Author Topic: '71 Honda CB350t cafe-inspired build  (Read 12136 times)

Offline krafty

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'71 Honda CB350t cafe-inspired build
« on: Nov 30, 2013, 17:35:22 »
Now that this bike is officially mine (long story, but let's just say that it's no longer super-easy to get a title for a motorcycle in Michigan when the previous owner lost it and doesn't want the hassle of finding it) it is time to start a build thread.  Sorry in advance for the length of this first post.

I have been looking into motorcycles for a while now - probably the past 10 years or so - on an infrequent basis.  When a co-worker rescued an '83 750 from a relative and started working on it I finally decided to bite the bullet and look for something myself.  I have plenty of experience with vintage British cars (MG, Jaguar, Triumph, TVR, Healey, etc.) but most of the cool British stuff was out of my price range, at least around here.  After spending some time reading I settled on wanting a Honda twin from the late '60s through the '70s, with leanings towards the 350 or 400.  I've always wanted a vehicle as old as I am and came close with my '73 MGB/GT.

This bike had been popping up on the mid-Michigan CL off-and-on for a while now, so on a whim I drove the 2hrs on a Saturday morning last month and ended up bringing it home.  It's a '71 Honda CB350 with (for whatever reason) a '71 CL350 engine installed.  It wouldn't start but spun over and had great compression and was fairly complete.  It's got some goofy home-made ape-hangars on it and is missing a side cover and the speedo cable, but otherwise it is complete.

I plan on building a cafe' bike of sorts, while retaining the fenders in some form.  The gold paint will be going away (just the sight of it makes me a little queasy, to be honest) and it's likely going to be mostly black with some antique white and orange accents.  I'm going to have the frame powder-coated after tweaking it a bit, although I don't plan on any huge frame modifications at this time.  My initial thoughts were to keep the seat pan and make a new seat using it, but as you'll see, that's really not an option at this point.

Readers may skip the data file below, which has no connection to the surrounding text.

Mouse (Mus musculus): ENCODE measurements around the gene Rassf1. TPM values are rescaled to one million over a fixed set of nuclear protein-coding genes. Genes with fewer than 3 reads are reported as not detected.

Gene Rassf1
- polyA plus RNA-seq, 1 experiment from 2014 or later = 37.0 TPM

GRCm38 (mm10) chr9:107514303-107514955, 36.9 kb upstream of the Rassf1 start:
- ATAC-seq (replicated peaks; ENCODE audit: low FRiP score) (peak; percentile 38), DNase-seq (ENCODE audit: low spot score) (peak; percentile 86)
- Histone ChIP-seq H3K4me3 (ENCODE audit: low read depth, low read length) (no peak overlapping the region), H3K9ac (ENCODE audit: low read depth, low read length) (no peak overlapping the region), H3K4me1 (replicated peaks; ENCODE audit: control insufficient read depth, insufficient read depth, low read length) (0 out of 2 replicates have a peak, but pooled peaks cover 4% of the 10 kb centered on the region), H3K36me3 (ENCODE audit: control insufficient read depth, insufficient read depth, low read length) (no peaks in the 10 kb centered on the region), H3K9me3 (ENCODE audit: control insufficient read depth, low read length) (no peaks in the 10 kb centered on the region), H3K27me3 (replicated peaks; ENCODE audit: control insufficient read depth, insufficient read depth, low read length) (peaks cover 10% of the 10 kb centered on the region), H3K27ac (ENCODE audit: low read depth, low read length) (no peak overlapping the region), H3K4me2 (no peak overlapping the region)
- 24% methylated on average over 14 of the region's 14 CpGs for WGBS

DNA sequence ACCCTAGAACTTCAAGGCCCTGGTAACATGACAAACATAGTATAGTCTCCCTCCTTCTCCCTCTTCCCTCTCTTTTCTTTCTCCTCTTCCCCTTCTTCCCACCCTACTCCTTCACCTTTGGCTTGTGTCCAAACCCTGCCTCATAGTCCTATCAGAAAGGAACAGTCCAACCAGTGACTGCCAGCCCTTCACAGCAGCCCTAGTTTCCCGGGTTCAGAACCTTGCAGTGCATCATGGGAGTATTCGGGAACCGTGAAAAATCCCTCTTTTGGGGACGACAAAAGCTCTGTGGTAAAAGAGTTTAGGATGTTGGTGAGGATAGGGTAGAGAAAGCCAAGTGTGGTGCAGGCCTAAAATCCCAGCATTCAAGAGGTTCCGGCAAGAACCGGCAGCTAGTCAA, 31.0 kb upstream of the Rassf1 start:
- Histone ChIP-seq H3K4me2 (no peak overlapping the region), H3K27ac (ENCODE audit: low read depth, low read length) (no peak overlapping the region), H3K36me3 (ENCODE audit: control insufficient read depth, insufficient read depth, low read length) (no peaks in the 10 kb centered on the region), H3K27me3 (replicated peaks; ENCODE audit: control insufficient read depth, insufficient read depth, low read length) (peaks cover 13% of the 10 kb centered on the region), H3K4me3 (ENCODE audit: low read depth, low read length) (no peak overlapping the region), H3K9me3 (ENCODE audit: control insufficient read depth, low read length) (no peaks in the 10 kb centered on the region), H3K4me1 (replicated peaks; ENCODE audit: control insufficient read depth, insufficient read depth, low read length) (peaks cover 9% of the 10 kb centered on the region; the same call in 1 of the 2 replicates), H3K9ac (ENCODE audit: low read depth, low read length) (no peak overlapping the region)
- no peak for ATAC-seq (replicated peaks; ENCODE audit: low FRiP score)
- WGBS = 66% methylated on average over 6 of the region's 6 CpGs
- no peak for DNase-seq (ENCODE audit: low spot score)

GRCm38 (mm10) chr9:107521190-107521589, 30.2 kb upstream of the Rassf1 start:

Arrival at our shop (where it will be worked on during Thursday-night shop nights and over the weekends)

Beginning the teardown and discovering all the rusty bits

These carbs look a lot like the Zenith-Strombergs I deal with on later MGBs and Triumphs

No, these handlebars will NOT be re-used.  Yuck.

Working on British cars has made me collect a ton of SAE and Whitworth tools, but it looks like I'm going to be buying some metric stuff pretty soon...

Ape-hangars gone...  much better

As I mentioned, the seat pan can't be re-used.  I was hopeful when I first pulled the seat off that it would somehow survive, but the seat foam had collected too much moisture (and mouse pee) and by the time I sand-blasted it the whole thing turned into Swiss cheese.

No wonder this thing turned so hard... there were only 4 intact bearing balls on the lower steering bearing.  The rest were rust/dust.

Someone had tried removing the battery box with a prybar before realizing it was screwed in.  After sandblasting it I used a piece of 1/8" steel as a dolly and quickly repaired the bent areas.  (You can see the right side has already been fixed, getting ready to work on the left side)

I also cut off the air tube from the bottom of the box.  Eventually I'll remove the regulator bracket as well, but at this point I wasn't sure what I was doing with the wiring, so I left it intact.  Because of all the rust in the battery box I ended up with 1 pinhole (where one of the spot welds was, go figure) which will need to be repaired yet before powdercoating.

« Last Edit: Apr 30, 2015, 10:31:36 by krafty »

Offline bubonicplay

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Re: '71 Honda CB350 cafe' build (my first motorcycle)
« Reply #1 on: Nov 30, 2013, 18:29:34 »
Great quality pictures, what camera are you using? That tank looks pretty mint right? I would almost hate to paint over it. Maybe find a beater tank?

Offline krafty

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Re: '71 Honda CB350 cafe build (my first motorcycle)
« Reply #2 on: Nov 30, 2013, 19:22:46 »
Thanks!  It's a Canon PowerShot G15